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Seed catalogs and pop-up ads on the internet show many pictures of delicious vegetables.Many letters appear along with the plant descriptions. What does all this mean? How will this information help me select the vegetables for my garden? By understanding a few terms and using the catalog or online code definitions, the seemly secrete characteristics of the plants are revealed.To extend the harvest of vegetables, look for the phrase “days to maturity,” which indicates the average number of days until the crop is ready to harvest.Pay attention to determine if this refers to the length of time starting from planting seeds or planting transplants. Keep in mind the weather and growing conditions impact the actual harvest date.Earlier maturing varieties produce an early harvest in the spring and are used in a fall garden when the growing season is shorter to produce a crop before frost.Also think about the growing space available in the garden. Look for the description of the plant size. “Patio” often means it takes less space to grow and is possibly suitable for containers.Look for plants described as the best varieties to grow in containers or raised beds. There is at least one variety of tomato, green bean, and sweet corn bred for growing in containers.Pumpkins grow long vines and cover a lot of space. Consider growing a bush type of pumpkin which usually has smaller fruit. However, consider the actual size of the plant in the description. The bush pumpkin may still be too big for the available space.Two terms that describe the growth habit of tomatoes are “determinate” and “indeterminate”. Determinate means the plant will reach a specific size and then stop growing.The tomatoes ripen at about the same time. These plants are suitable for smaller spaces. Indeterminate means the tomato plant continues to grow. Both growth types need staking or caging since it is best to keep the tomato fruit off the ground. However, the indeterminate type needs a bigger support system. The benefit is a continuous harvest until frost or disease kills the plant.When managing plant diseases, look for the terms “tolerant” or “resistant.” Tolerant means the plant endures the disease while still producing a crop. Resistance means the plant has the natural ability to prevent or slow disease development and still produce vegetables.With disease resistance, the need for organic or synthetic chemical management is reduced or possibly eliminated. Examples of disease resistance to look for in tomatoes are verticillium, often represented by a V, and fusarium, represented by an F.These two soil-borne diseases are only managed by disease resistance. You may see a number after these letters. This indicates the disease resistance is against a specific race of the same organism which causes the disease.Look for disease resistance to what is common in the area. For example, early blight is a common disease of tomatoes. Cultivars of cherry tomatoes with some resistance to early blight are “Jasper,” “Mountain Magic,” and Sungold (yellow). Slicing-size tomatoes with resistance to this disease are “Mountain Fresh Plus,” “Mountain Merit,” and “Stellar.” Check the description of the tomato varieties to see what disease resistance they carry.“Treated seeds” indicates that a fungicide or insecticide is put on the seeds. This helps the seed grow without rotting from a soil-borne organism or prevents insects from destroying the seed. Often the seed protectant material has a color, such as pink or green, so you know it is treated.Other codes in the catalog are “F1” and “OP.” F1 is the first generation resulting from the cross-pollination of two specific parents. This hybrid cross results in offspring that are uniform and vigorous.Breeders use this method to naturally obtain resistance to certain diseases. If seeds from the F1 hybrids are saved and planted, you will not have the same variety characteristics as what was planted the first year.On the other hand, the code OP stands for open-pollinated. Seeds collected from these plants come ‘true’ for that variety when planted again.A symbol to look for is a circle with AAS and Winner in a red banner. These varieties were tested for performance across the United States. The winners have different desirable characteristics compared to other varieties within the same crop.After deciding what you want to grow, look for the number of seeds per package. To avoid buying too much, make a quick sketch of your garden space. Plan how many rows of certain vegetables you want to grow.Then look at the required spacing between each vegetable plant. When planting seeds, the plants are thinned to a final spacing because not all of the seeds will germinate. For example, summer squash is planted with 3 seeds to a hill spaced 4 feet apart.After the seeds germinate, remove one of the plants to allow space for the other two plants to grow. Bush-type green beans or snap beans seeds are planted 2 to 3 inches apart and thinned according to the variety.Usually, about a pound of bush snap bean seed is needed to plant 100 feet of row. If you have seeds leftover, share them with a friend or store them in a cool dry location or in the refrigerator in a jar.For more information about understanding seed descriptions and codes, contact the Daviess County Cooperative Extension Service at 270-685-8480 or [email protected]’s TipAnnette Meyer Heisdorffer, PhD, is the horticulture extension agent with the Daviess County Extension Office. She can be reached by calling 270-685-8480.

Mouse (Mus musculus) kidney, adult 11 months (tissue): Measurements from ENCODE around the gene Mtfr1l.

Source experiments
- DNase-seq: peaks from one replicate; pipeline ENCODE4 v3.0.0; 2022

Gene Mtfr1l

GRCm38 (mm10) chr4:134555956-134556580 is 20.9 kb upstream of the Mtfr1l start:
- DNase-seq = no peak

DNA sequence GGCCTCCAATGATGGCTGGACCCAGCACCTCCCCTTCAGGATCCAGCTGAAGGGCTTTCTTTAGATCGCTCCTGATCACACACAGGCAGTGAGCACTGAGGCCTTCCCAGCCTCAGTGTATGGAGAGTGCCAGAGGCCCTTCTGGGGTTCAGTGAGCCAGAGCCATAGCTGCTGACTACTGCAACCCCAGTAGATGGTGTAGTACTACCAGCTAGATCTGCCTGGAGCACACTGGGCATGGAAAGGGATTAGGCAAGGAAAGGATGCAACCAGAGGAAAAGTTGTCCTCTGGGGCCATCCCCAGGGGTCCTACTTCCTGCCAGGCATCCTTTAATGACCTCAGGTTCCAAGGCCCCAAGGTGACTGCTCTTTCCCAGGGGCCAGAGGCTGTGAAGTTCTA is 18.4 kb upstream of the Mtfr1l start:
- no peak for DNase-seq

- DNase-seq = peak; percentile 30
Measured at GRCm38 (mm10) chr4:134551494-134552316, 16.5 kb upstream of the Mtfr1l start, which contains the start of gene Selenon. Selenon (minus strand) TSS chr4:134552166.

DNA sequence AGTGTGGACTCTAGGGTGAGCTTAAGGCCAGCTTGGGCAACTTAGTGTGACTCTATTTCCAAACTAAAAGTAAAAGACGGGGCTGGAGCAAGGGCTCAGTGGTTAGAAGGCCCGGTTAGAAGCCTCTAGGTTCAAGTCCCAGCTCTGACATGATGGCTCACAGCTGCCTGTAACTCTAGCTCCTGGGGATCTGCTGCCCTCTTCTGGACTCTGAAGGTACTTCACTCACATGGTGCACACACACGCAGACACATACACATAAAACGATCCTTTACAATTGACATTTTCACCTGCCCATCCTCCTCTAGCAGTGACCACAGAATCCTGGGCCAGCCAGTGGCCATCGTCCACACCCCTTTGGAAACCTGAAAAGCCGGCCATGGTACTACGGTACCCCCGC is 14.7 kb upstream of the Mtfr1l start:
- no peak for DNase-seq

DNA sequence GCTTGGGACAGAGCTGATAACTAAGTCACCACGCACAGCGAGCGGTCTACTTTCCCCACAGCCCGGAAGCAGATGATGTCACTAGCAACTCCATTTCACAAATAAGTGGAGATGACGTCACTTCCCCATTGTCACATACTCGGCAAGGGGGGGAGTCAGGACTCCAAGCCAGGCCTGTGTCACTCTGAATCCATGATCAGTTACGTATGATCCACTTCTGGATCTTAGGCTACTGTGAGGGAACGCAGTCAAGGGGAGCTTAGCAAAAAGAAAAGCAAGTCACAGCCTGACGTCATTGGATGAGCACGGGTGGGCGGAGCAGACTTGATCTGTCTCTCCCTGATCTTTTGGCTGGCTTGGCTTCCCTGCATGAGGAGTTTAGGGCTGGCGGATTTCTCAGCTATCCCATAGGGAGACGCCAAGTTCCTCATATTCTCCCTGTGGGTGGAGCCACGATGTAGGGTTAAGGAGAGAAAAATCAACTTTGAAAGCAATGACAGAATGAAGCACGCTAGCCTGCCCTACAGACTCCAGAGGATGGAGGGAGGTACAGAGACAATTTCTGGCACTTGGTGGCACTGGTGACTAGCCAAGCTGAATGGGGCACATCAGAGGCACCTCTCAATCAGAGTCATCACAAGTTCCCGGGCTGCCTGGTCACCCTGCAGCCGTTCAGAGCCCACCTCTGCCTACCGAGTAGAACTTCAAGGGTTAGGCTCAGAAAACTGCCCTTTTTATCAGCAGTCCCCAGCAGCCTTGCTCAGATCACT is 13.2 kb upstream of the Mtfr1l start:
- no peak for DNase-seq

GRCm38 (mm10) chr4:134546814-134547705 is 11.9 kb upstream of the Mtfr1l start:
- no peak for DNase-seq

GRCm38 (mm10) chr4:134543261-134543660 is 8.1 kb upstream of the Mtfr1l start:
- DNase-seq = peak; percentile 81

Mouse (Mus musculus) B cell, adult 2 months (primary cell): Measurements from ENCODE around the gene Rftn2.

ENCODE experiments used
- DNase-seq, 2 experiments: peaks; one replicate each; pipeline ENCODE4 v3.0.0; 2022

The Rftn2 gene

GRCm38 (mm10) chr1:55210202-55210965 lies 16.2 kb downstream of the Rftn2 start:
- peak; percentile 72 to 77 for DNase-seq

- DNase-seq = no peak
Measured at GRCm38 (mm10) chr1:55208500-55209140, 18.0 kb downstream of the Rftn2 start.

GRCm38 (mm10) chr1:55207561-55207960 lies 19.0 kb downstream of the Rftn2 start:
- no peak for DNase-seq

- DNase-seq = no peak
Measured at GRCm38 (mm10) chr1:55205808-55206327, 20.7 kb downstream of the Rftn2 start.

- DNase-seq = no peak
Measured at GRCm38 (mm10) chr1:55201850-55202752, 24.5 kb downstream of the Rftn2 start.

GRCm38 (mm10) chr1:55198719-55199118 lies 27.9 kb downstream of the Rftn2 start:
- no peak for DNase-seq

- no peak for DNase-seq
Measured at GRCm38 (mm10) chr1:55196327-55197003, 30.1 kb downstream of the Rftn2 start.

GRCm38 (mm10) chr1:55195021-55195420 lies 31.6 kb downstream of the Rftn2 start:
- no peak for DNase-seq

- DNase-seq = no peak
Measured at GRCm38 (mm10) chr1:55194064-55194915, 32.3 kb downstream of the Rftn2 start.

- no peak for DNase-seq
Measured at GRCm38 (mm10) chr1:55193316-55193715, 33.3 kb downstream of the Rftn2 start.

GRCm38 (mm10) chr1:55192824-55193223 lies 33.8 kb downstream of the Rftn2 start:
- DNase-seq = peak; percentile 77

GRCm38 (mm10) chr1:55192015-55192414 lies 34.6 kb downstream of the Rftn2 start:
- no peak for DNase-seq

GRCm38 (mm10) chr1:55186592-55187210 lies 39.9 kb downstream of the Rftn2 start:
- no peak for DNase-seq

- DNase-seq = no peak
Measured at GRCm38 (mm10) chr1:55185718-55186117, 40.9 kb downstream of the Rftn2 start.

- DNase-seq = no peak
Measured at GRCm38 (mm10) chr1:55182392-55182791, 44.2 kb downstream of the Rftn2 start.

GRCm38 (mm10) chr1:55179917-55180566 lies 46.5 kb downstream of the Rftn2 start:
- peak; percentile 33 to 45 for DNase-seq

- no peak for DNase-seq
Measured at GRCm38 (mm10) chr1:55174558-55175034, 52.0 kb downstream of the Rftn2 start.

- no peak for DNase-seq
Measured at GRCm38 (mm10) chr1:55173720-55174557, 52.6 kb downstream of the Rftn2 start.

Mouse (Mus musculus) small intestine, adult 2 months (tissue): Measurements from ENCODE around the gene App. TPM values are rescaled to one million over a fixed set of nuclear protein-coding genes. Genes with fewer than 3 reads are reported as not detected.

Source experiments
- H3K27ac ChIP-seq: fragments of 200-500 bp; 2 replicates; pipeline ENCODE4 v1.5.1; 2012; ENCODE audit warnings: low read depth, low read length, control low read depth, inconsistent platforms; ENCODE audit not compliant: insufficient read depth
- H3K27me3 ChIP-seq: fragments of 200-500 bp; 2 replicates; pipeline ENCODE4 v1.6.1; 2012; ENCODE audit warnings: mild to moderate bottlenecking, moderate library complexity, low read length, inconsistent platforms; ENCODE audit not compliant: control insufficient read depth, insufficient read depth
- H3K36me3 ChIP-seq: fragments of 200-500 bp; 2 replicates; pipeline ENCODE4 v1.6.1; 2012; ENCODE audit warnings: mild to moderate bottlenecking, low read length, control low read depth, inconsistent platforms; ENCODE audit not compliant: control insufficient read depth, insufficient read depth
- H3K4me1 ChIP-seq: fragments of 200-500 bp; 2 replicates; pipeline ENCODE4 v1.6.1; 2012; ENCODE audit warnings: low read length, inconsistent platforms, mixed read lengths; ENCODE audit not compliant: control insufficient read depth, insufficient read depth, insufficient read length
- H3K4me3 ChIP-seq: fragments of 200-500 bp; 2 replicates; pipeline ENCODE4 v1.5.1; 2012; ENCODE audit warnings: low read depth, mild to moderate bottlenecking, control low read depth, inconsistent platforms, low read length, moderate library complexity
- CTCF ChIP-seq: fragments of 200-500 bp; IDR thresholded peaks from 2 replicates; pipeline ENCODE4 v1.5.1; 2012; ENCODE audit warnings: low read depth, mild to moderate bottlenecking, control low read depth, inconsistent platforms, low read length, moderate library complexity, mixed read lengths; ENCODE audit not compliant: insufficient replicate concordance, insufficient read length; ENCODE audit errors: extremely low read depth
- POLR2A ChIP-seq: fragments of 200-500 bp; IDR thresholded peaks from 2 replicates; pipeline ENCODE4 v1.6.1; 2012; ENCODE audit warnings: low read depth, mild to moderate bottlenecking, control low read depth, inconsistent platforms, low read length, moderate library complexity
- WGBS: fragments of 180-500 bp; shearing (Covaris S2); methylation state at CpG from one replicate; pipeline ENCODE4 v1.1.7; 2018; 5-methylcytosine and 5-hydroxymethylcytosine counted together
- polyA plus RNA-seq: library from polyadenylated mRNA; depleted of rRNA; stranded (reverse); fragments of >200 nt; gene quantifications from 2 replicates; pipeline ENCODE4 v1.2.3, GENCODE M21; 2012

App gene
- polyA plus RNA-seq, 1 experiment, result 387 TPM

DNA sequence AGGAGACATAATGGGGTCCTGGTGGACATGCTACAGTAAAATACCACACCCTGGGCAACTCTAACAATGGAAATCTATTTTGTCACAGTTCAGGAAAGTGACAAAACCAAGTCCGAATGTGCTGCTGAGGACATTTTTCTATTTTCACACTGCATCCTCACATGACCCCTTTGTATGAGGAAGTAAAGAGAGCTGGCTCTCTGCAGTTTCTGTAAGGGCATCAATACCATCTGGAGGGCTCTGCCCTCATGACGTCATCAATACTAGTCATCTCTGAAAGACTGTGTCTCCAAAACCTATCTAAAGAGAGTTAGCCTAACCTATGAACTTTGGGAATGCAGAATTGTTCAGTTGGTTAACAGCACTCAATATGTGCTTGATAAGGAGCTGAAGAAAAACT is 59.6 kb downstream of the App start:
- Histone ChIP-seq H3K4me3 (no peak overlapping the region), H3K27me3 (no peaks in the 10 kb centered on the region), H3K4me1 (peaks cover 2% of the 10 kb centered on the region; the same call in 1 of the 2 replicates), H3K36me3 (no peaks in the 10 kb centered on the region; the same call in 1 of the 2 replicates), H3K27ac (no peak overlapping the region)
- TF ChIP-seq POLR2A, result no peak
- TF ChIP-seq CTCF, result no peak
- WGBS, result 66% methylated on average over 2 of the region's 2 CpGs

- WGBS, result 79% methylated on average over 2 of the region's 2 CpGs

Annette Meyer Heisdorffer, PhD, is the horticulture extension agent with the Daviess County Extension Office. She can be reached by calling 270-685-8480.
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